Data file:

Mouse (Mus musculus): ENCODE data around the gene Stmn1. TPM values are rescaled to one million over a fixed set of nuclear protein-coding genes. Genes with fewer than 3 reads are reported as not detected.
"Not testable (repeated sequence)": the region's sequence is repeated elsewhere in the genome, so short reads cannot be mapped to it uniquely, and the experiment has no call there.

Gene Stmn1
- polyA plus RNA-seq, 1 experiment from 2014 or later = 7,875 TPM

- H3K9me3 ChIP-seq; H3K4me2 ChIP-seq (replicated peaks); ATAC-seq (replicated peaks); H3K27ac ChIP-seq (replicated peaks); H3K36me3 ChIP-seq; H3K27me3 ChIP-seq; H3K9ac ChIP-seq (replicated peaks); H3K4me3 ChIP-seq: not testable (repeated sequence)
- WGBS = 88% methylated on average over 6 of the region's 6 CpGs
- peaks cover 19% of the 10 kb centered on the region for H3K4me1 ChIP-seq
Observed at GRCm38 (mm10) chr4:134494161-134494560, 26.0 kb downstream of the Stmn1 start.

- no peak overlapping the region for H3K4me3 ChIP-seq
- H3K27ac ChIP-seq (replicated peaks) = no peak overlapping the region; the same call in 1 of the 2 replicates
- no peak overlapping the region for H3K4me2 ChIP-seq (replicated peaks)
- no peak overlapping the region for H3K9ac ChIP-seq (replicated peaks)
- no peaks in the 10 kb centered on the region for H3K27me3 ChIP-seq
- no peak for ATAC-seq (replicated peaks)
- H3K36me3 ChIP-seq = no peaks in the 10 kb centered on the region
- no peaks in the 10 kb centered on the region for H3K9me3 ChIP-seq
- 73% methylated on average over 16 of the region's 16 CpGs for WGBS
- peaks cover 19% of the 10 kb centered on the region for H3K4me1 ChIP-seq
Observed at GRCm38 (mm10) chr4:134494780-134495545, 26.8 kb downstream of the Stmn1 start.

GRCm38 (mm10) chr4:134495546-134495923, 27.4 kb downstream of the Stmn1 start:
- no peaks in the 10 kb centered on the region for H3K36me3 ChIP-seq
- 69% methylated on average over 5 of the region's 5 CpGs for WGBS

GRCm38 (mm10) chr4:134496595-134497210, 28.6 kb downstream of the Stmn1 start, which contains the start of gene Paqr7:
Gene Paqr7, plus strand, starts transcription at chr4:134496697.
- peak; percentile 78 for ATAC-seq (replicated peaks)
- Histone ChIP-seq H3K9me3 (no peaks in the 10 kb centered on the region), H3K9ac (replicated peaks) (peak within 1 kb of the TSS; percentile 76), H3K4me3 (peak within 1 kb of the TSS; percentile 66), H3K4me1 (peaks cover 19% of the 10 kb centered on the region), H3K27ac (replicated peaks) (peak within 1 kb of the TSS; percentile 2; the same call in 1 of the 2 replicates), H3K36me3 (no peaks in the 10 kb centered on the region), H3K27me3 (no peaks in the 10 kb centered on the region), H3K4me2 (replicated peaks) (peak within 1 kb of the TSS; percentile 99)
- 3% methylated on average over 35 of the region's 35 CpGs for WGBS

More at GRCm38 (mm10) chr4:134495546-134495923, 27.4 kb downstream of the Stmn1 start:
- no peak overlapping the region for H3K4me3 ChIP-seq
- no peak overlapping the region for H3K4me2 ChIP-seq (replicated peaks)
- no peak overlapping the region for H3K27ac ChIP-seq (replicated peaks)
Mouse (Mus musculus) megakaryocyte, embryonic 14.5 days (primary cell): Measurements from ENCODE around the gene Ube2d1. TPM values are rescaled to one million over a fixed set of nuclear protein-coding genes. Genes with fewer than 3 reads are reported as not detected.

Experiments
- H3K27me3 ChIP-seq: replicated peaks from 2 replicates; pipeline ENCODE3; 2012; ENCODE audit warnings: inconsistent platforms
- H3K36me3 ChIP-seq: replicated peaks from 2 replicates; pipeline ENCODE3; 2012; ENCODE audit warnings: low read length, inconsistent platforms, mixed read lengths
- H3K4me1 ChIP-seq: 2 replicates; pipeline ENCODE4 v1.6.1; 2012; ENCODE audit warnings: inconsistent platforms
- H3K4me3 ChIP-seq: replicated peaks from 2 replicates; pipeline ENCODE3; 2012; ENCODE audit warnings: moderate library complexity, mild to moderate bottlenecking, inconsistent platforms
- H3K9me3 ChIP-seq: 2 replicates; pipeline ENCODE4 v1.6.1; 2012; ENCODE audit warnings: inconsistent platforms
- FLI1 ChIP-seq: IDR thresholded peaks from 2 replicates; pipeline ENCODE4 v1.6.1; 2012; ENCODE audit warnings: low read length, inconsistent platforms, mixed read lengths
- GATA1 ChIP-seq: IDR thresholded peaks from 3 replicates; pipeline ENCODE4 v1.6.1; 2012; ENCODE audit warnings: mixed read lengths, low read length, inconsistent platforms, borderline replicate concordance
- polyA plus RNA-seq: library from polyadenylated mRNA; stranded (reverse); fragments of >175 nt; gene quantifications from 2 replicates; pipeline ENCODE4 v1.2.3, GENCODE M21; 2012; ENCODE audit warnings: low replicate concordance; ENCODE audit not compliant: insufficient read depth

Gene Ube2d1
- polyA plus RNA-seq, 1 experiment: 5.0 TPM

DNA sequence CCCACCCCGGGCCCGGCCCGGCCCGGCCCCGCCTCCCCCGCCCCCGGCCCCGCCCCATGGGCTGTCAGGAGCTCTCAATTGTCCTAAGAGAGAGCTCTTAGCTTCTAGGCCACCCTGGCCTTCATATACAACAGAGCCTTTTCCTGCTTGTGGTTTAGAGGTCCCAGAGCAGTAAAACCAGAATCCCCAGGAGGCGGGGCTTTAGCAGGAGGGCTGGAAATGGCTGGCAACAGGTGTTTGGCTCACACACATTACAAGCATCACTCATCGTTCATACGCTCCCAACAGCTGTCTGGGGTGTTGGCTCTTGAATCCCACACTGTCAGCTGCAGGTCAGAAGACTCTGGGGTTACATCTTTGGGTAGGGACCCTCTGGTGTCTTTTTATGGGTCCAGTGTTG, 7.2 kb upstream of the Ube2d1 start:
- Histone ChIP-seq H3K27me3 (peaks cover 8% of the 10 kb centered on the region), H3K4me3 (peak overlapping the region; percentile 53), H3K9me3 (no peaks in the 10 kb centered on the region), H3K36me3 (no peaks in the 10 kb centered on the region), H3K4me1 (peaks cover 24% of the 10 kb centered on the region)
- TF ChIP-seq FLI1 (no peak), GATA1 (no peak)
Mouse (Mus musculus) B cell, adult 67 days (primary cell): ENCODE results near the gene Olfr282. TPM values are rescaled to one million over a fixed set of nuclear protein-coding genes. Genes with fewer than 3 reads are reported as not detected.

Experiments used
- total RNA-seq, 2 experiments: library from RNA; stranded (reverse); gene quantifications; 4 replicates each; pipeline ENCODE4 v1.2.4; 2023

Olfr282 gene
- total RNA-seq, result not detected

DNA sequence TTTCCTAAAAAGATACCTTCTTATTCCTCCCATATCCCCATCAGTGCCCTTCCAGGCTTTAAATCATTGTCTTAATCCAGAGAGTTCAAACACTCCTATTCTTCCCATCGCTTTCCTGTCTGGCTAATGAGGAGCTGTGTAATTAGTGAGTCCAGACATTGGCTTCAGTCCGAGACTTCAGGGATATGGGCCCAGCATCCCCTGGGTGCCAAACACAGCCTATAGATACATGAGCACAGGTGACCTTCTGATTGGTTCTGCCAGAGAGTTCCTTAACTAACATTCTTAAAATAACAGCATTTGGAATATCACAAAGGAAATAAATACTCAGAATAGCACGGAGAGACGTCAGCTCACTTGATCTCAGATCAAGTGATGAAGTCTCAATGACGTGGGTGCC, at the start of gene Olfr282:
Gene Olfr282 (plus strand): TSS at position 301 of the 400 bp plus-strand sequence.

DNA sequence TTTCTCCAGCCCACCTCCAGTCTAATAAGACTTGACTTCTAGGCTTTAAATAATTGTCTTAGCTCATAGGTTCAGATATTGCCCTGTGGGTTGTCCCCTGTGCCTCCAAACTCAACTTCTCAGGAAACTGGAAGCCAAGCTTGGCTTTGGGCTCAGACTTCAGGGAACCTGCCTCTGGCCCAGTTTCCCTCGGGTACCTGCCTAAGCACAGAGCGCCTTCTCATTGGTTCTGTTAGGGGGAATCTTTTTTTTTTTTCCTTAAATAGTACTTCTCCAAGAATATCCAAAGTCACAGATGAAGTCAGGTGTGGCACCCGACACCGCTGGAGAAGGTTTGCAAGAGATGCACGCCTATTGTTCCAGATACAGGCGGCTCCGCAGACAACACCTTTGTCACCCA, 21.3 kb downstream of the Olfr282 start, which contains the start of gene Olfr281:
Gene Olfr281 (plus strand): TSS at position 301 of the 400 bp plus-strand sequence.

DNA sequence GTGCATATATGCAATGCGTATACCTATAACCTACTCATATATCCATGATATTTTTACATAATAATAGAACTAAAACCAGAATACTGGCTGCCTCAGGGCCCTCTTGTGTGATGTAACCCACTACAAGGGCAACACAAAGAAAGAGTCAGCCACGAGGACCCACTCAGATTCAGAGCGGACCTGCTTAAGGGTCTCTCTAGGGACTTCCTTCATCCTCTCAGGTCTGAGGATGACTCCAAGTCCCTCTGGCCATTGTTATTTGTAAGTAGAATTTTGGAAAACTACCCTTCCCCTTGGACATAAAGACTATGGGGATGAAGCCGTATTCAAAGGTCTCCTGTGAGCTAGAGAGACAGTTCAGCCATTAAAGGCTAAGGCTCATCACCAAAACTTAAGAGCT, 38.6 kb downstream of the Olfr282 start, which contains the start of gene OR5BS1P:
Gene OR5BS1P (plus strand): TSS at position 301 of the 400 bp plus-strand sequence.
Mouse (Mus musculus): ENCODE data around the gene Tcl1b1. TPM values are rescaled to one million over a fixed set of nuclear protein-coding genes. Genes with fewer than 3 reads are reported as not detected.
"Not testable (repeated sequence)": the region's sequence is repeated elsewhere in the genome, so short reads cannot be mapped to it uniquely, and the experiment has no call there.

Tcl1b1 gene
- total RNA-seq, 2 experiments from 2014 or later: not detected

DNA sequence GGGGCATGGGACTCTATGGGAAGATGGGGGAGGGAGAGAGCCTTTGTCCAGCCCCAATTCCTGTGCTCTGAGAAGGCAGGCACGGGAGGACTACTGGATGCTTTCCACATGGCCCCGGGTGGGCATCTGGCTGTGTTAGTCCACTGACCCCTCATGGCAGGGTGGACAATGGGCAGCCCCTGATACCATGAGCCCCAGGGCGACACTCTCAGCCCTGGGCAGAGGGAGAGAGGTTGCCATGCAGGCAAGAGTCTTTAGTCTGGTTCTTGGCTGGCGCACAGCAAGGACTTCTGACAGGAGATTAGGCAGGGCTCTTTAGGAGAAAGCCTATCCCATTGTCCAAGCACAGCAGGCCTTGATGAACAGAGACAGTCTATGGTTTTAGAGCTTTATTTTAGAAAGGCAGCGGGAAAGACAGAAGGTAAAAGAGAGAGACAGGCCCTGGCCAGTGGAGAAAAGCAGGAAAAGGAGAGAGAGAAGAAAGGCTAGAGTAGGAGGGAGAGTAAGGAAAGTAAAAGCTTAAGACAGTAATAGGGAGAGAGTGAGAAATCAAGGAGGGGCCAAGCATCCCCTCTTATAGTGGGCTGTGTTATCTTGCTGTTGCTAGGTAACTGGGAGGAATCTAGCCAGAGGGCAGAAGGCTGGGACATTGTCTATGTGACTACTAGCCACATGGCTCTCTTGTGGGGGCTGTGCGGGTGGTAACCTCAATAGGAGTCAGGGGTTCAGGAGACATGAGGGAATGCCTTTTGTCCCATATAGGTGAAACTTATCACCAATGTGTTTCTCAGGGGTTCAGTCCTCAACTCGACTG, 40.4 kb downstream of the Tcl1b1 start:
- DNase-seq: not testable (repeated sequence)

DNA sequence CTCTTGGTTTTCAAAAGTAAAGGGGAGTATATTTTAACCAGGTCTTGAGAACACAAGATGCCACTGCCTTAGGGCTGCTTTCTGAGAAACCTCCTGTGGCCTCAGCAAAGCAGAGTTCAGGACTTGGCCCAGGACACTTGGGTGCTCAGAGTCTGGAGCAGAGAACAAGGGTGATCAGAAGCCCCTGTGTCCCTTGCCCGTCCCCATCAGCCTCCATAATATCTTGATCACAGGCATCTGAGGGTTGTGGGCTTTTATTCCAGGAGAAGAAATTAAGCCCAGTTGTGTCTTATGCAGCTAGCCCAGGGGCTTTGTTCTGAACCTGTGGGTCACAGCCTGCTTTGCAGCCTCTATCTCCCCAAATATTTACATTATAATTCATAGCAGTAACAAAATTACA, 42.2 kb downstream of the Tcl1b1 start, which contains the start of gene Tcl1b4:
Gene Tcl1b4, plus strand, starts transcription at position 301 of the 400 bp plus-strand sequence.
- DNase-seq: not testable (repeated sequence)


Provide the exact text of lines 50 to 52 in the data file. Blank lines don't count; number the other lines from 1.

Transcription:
Olfr282 gene
- total RNA-seq, result not detected

DNA sequence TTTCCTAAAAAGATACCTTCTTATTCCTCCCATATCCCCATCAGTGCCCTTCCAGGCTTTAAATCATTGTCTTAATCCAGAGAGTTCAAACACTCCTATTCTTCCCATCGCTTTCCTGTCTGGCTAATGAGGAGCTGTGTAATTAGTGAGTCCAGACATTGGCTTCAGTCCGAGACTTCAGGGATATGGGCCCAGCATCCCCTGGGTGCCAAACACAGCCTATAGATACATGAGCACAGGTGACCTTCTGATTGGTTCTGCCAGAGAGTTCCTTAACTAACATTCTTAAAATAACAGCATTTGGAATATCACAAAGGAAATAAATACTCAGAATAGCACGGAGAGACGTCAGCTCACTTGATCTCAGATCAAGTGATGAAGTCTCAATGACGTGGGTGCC, at the start of gene Olfr282: